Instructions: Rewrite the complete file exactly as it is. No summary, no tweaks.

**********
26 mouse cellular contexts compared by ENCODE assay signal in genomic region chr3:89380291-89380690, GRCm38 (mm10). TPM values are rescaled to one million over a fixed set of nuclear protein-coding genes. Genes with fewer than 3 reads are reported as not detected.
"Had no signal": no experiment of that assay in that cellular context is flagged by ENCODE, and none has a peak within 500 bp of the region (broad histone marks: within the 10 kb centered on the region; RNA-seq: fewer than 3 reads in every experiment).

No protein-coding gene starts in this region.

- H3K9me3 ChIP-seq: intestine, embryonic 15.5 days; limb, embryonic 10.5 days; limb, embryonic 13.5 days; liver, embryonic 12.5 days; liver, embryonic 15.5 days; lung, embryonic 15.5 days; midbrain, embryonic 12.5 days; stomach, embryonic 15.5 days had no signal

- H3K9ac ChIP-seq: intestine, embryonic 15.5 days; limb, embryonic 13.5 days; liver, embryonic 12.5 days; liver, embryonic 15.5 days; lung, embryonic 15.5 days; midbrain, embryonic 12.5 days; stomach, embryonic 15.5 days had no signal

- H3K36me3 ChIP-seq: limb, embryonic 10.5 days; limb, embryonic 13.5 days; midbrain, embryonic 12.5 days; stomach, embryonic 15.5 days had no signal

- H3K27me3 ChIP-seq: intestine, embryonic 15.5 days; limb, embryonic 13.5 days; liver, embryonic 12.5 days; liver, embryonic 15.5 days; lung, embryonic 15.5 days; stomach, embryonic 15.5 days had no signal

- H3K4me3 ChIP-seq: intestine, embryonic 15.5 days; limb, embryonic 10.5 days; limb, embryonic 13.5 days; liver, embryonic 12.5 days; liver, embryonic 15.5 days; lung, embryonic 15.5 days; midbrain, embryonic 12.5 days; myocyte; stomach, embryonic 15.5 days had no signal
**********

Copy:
26 mouse cellular contexts compared by ENCODE assay signal in genomic region chr3:89380291-89380690, GRCm38 (mm10). TPM values are rescaled to one million over a fixed set of nuclear protein-coding genes. Genes with fewer than 3 reads are reported as not detected.
"Had no signal": no experiment of that assay in that cellular context is flagged by ENCODE, and none has a peak within 500 bp of the region (broad histone marks: within the 10 kb centered on the region; RNA-seq: fewer than 3 reads in every experiment).

No protein-coding gene starts in this region.

- H3K9me3 ChIP-seq: intestine, embryonic 15.5 days; limb, embryonic 10.5 days; limb, embryonic 13.5 days; liver, embryonic 12.5 days; liver, embryonic 15.5 days; lung, embryonic 15.5 days; midbrain, embryonic 12.5 days; stomach, embryonic 15.5 days had no signal

- H3K9ac ChIP-seq: intestine, embryonic 15.5 days; limb, embryonic 13.5 days; liver, embryonic 12.5 days; liver, embryonic 15.5 days; lung, embryonic 15.5 days; midbrain, embryonic 12.5 days; stomach, embryonic 15.5 days had no signal

- H3K36me3 ChIP-seq: limb, embryonic 10.5 days; limb, embryonic 13.5 days; midbrain, embryonic 12.5 days; stomach, embryonic 15.5 days had no signal

- H3K27me3 ChIP-seq: intestine, embryonic 15.5 days; limb, embryonic 13.5 days; liver, embryonic 12.5 days; liver, embryonic 15.5 days; lung, embryonic 15.5 days; stomach, embryonic 15.5 days had no signal

- H3K4me3 ChIP-seq: intestine, embryonic 15.5 days; limb, embryonic 10.5 days; limb, embryonic 13.5 days; liver, embryonic 12.5 days; liver, embryonic 15.5 days; lung, embryonic 15.5 days; midbrain, embryonic 12.5 days; myocyte; stomach, embryonic 15.5 days had no signal